Information Representation for Storage and Communication

There are many different data representations of a single piece of information – and many ways of interpreting data as information. In this blog entry, we show that, when designing systems, we have to distinguish information from its data representation in order to ensure the system matches its requirements of being authoritative or redundant, and to communicate this information using a fault tolerant representation.

At the Net-A-Porter group, Fulcrum is our proprietary back-end application for managing products displayed on the public websites. Fulcrum sends this content as messages to various ‘web services’ (in the most general sense – including Solr and SQL databases) which are then used to populate the public websites.  Fulcrum is authoritative, while the web services, which host content for public consumption, are redundant.

Until recently, our authoritative database and redundant services have had very similar data representations. We’ll look at a problem resulting from this, and the solution we came up with. The challenges we’re addressing in this blog are:

  • to identify the principles defining good data representations depending on whether it’s for authoritative or redundant services;
  • a way of transforming the data between the representations; and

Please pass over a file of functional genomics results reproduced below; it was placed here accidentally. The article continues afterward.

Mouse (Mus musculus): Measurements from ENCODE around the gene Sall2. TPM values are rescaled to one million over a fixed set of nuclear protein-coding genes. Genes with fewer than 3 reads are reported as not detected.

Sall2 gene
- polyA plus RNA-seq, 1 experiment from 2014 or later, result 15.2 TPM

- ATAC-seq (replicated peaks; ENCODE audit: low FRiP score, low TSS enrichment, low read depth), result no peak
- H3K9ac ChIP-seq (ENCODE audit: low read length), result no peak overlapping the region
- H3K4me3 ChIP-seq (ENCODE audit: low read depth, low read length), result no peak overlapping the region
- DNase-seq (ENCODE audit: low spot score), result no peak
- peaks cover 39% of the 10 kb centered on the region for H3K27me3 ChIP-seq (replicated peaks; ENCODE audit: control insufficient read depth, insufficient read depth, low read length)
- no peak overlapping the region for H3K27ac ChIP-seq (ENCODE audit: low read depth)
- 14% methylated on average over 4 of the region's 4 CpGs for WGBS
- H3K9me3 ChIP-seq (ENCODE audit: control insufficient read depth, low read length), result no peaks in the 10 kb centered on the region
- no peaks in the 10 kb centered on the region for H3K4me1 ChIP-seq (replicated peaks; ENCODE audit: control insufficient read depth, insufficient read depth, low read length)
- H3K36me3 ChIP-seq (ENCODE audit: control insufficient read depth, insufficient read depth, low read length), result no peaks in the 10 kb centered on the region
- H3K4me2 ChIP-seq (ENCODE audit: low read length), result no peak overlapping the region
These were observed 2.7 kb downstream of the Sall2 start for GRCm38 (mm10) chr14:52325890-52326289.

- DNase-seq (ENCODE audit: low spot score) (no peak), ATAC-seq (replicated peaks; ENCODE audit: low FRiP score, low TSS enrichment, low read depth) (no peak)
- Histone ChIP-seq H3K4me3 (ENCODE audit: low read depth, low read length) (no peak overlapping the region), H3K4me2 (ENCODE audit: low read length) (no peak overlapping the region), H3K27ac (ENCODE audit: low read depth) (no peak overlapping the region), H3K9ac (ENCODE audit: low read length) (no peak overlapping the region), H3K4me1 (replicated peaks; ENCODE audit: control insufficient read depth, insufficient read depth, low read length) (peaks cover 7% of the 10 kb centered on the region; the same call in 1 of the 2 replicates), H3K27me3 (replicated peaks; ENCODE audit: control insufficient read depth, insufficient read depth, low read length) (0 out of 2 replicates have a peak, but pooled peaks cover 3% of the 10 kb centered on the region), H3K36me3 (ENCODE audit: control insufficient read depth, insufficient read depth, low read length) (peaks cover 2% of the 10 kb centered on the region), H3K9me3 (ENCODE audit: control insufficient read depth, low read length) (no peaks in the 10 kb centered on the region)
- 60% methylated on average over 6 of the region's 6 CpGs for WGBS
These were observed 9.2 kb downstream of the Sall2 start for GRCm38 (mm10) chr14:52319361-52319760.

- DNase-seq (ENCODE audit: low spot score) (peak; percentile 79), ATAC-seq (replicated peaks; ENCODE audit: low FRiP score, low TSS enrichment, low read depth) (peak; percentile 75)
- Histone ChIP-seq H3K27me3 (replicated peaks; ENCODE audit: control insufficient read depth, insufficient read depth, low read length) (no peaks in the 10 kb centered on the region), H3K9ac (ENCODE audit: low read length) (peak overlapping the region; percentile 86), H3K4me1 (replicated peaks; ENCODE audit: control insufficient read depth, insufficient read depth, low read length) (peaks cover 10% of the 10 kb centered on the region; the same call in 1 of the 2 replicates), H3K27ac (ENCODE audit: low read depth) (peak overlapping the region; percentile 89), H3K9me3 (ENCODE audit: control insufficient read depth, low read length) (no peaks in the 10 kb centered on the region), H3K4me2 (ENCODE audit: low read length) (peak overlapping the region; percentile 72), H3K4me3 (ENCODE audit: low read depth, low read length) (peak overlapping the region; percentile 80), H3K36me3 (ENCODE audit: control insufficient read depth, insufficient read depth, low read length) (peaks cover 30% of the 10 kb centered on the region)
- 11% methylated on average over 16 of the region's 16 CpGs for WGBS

• ensuring that systems communicate the information atomically to ensure communication is fault tolerant – that failures do not result in data which is an invalid representation of information.

Problem – Swatches

swatch  (swɒtʃ)

  1. a sample of cloth
  2. a number of such samples, usually fastened together in book form
  3. (at Net-A-Porter) a set of products which differ only by colour
When managing a product in Fulcrum, we can edit its swatch – adding and removing other products. On the public websites, when we see one of these products we also see a row of colours linking to the other products in the swatch.  
When translating this relationship between products into SQL, an intuitive first guess might be a table with fields (product_id, swatch_product_id), where getting all the swatches in this set would be 
SELECT swatch_product_id FROM product_swatches
WHERE product_id = 166321;

We call this a graph representation.

A 16 Product Swatch

To the left is a picture of the Graph representation of a swatch of 16 products, with each product as a vertex and each row as an edge between the product and one of its swatches.

Things to note:

  • A swatch of n products has n²-n rows
  • Adding/removing a product affects 2n-2 rows
  • Can you see the missing edge?

 

This is a good place to clarify our definition of data redundancy as storing more data than necessary in order to deduce the information being stored. In traditional database design, this redundancy is regarded as A Bad Thing since omissions and errors can cause multiple mappings of the data into contradictory information.

Back to the diagram above. Apart from the large amount of data required for representing this swatch, populating and maintaining it requires nested for-loops where out-by-one errors (think a missing edge) are hard to discern. Once this data discrepancy has been populated across the redundant web services, it’s also difficult to repair. In this example, we had products whose page was missing links to some of the other products in its swatch. On the other hand, we need redundancy in our public-facing data for speed of populating the web pages, and to diminish the impact of failure or corruption of the data services.